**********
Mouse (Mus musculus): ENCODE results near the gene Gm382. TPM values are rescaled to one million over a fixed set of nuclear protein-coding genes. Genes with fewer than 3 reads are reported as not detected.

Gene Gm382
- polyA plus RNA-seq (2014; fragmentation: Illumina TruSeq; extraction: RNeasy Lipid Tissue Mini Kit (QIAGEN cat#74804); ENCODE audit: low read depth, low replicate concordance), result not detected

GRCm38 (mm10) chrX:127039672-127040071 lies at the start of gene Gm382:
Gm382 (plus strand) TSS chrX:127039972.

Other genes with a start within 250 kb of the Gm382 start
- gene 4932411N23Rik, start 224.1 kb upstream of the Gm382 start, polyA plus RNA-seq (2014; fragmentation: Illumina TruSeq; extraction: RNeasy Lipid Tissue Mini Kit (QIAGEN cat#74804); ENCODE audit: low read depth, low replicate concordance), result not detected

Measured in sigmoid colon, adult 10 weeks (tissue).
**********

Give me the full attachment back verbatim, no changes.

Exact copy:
Mouse (Mus musculus): ENCODE results near the gene Gm382. TPM values are rescaled to one million over a fixed set of nuclear protein-coding genes. Genes with fewer than 3 reads are reported as not detected.

Gene Gm382
- polyA plus RNA-seq (2014; fragmentation: Illumina TruSeq; extraction: RNeasy Lipid Tissue Mini Kit (QIAGEN cat#74804); ENCODE audit: low read depth, low replicate concordance), result not detected

GRCm38 (mm10) chrX:127039672-127040071 lies at the start of gene Gm382:
Gm382 (plus strand) TSS chrX:127039972.

Other genes with a start within 250 kb of the Gm382 start
- gene 4932411N23Rik, start 224.1 kb upstream of the Gm382 start, polyA plus RNA-seq (2014; fragmentation: Illumina TruSeq; extraction: RNeasy Lipid Tissue Mini Kit (QIAGEN cat#74804); ENCODE audit: low read depth, low replicate concordance), result not detected

Measured in sigmoid colon, adult 10 weeks (tissue).